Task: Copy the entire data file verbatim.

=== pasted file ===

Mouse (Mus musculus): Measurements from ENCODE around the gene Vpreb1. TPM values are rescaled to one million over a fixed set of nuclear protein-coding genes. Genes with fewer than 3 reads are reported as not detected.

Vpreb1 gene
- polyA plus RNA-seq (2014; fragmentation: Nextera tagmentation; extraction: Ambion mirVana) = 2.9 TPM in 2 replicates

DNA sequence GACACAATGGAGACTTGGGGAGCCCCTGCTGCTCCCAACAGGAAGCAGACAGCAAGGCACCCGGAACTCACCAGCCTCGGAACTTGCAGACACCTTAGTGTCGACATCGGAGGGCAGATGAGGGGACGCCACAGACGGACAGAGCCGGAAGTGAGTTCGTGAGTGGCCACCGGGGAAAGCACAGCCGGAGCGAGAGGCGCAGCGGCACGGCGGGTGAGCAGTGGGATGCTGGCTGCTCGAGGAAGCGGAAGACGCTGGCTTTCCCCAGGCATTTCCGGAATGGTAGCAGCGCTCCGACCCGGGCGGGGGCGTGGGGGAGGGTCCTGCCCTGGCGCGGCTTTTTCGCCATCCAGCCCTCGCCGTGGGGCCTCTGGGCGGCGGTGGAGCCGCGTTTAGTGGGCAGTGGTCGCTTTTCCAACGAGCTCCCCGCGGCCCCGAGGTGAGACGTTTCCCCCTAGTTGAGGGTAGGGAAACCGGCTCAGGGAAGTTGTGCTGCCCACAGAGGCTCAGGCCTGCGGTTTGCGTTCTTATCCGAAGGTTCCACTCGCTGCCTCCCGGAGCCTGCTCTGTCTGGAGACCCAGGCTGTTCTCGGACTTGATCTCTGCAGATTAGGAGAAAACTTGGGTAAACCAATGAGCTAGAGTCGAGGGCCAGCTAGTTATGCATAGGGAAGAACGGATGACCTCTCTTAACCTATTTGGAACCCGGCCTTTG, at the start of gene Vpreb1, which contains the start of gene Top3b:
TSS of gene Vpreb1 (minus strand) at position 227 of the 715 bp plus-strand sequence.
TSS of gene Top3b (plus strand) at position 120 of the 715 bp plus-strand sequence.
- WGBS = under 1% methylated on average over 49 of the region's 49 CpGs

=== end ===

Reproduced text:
Mouse (Mus musculus): Measurements from ENCODE around the gene Vpreb1. TPM values are rescaled to one million over a fixed set of nuclear protein-coding genes. Genes with fewer than 3 reads are reported as not detected.

Vpreb1 gene
- polyA plus RNA-seq (2014; fragmentation: Nextera tagmentation; extraction: Ambion mirVana) = 2.9 TPM in 2 replicates

DNA sequence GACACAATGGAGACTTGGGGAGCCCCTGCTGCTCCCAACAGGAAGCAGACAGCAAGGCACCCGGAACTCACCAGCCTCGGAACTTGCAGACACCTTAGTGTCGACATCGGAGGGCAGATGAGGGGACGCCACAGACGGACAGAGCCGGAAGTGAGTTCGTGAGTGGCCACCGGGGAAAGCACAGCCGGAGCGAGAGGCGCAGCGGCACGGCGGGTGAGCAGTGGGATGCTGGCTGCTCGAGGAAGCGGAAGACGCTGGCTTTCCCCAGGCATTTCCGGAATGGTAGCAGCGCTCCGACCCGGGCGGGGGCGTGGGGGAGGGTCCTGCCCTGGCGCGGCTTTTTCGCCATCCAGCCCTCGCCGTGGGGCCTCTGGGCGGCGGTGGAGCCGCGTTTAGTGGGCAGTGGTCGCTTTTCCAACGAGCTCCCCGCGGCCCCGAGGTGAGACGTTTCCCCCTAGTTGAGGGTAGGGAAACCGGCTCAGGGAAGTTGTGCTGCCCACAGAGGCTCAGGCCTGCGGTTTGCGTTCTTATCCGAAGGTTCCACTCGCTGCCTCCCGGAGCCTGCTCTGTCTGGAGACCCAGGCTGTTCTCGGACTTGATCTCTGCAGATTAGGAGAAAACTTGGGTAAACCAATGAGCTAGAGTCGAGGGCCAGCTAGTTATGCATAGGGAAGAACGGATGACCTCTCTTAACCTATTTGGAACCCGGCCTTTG, at the start of gene Vpreb1, which contains the start of gene Top3b:
TSS of gene Vpreb1 (minus strand) at position 227 of the 715 bp plus-strand sequence.
TSS of gene Top3b (plus strand) at position 120 of the 715 bp plus-strand sequence.
- WGBS = under 1% methylated on average over 49 of the region's 49 CpGs